New software and module scheme

On the 9th-10th of May 2017, the default module setup changed. It is likely that you will have problems loading modules and jobs waiting to start might crash. Jobs already running should not be affected.

What this means: We have many new software packages installed, that were not visible by default, though they were already accessible. On the afore mentioned days we made these packages visible by default. There are several big changes that you will experience, and sadly this might break your job scripts and cause you error messages when trying to load modules. Jobs that are waiting to start might crash at start because they can not load modules, but already running jobs should run without problems. We apologize for these problems and we believe that this way of switching is still a better alternative than shutting Stallo down.

If you have trouble or questions, please, check this manual and contact us.

Here are the main changes you will experience:

Change of software module names

You will still be able to use the “old” software you used before, but many names of sw packages will change. The name changes are in using mixed case instead of just small case, f.e. “python” is will become “Python”, “openmpi” becomes “OpenMPI”, and so on. The version of the modules has also changed. In most modules the version now contains some basic information on what it was compiled with - f.e. intel/2016a or foss/2016a (Free Open Source Software, commonly referred to as GNU) - and in some cases also information on some dependency - f.e. Python/2.7.12. In the new installation, the name “intel” has a somewhat different meaning from the old installations: loading intel/13.0 will give you the intel module, and you will have icc and ifort available to you; loading intel/2016a will load several packages including icc, ifort, imkl and impi. More information on this coming soon.

If you are looking for a package, try:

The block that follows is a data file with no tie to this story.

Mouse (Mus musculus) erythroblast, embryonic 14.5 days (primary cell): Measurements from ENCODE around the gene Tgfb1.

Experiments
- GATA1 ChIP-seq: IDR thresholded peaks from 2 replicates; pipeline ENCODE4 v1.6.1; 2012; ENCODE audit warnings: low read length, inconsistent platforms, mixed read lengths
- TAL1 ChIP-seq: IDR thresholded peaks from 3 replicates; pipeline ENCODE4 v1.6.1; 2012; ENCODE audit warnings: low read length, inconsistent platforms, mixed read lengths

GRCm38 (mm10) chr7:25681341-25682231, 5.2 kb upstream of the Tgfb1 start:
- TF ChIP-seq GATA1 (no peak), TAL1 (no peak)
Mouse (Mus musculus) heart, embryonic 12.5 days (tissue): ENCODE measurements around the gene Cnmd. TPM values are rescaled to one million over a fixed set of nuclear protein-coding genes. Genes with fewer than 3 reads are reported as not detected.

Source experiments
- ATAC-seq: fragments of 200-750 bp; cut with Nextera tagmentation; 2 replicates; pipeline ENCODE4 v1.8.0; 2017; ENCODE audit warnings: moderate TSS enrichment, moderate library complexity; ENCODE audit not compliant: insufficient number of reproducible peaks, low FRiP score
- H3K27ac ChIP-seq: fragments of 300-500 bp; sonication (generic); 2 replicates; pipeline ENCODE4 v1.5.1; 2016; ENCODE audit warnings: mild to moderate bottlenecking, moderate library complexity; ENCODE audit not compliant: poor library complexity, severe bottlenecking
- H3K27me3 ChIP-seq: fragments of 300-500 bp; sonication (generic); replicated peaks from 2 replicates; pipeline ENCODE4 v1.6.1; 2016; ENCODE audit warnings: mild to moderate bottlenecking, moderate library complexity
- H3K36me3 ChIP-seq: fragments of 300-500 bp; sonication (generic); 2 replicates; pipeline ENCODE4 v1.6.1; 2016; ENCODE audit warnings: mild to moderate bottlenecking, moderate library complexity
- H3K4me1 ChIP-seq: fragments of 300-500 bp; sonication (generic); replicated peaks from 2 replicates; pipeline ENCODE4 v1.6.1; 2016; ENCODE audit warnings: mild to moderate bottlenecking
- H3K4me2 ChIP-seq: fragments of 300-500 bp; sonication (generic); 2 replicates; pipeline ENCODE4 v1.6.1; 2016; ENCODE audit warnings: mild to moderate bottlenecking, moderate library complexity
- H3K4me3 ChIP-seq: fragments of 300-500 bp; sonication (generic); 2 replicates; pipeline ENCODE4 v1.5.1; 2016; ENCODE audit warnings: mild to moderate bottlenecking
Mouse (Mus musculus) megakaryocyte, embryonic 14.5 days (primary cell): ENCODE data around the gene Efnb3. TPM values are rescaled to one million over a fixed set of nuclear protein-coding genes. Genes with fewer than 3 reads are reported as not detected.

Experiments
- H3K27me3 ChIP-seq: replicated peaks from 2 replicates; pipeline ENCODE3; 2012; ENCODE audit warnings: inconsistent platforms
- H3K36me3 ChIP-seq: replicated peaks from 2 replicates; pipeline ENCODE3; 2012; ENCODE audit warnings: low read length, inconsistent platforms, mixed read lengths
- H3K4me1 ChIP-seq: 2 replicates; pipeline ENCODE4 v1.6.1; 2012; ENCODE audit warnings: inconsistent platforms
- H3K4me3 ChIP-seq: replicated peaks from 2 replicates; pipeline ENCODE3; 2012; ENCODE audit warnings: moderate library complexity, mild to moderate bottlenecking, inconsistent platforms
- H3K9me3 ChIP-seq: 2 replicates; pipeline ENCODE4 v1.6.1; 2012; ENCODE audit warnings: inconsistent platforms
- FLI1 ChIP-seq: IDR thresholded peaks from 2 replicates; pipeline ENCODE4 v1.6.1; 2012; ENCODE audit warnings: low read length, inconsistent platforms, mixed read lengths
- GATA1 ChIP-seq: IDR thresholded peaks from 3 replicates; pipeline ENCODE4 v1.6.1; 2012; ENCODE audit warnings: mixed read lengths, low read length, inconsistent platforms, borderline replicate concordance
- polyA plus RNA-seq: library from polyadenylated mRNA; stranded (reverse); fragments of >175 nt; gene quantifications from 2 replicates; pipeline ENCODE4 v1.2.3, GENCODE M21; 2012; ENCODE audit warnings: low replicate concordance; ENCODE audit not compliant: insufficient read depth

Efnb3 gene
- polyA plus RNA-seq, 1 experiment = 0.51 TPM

$ module avail <package_name>

This command is case insensitive, and lists you all modules, which you can load for this package (both from the new and the old installations). If you get too many results because the name of your package is part of other names (f.e. “R”, “intel”, or “Python”) add a “/” at the end of the name:

$ module avail <package_name>/

Behavior of potentially conflicting modules

Another important change is behavior of potentially conflicting modules. In the “old setup” you are not able to have two conflicting modules - f.e. openmpi and impi - loaded at the same time. This is only partially true for the “new scheme” and you will need to pay more attention to this. With the new packages, it is also more common that when you load one package it will automatically load several other packages that it needs to function. Check what you have currently loaded with:

$ module load

or ml for short, and unload conflicting modules, or do:

$ module purge

to remove all loaded packages and start over.

StdEnv and StdMod

By default, you will have StdEnv and StdMod loaded. StdEnv sets up the paths and other variables for you to have a working module environment. It has a “sticky” tag and will not be unloaded with a module purge or a module unload StdEnv. We strongly recommend keeping it loaded. StdMod loads the default system modules. You are welcome to unload it, if you wish, and both module unload StdMod or module purge will unload it.

Lmod warning “rebuild your saved collection”

Lmod allows a user to save a bundle of modules as a collection using module save <collection_name> and module restore <collection_name>. This enables you to quickly get the same list of modules loaded if you tend to use the same modules over and over. With a new module scheme came a different system MODULEPATH. For this reason, if you have some module collections saved, you will experience the following warning: “Lmod Warning: The system MODULEPATH has changed: please rebuild your saved collection.” To solve this you need to remove your old collections and create them again. We apologize for the inconvenience.

If you are already using “mod_setup.sh” or “/home/easybuild/”

If you have already started using the new modules by loading the “notur” module and sourcing “mod_setup.sh”, simply remove these two steps and continue working as normal. The same goes for any references to /home/easybuild/. We kept these options working for now to reduce the number of potentially crashing jobs, but we plan to remove them in the near future, so we recommend removing those lines from any new jobs you launch. You do not need the module “varset” any more, StdEnv has taken over its functionality. If the only reason you were using the “notur” module was to access the newer installations, you do not need it either. If you were using the “notur” module to run ADF or other software, then you still need to continue using it.

For information about how to reach the “new” packages, before we make this scheme default, see in the software section New Scheme Modules.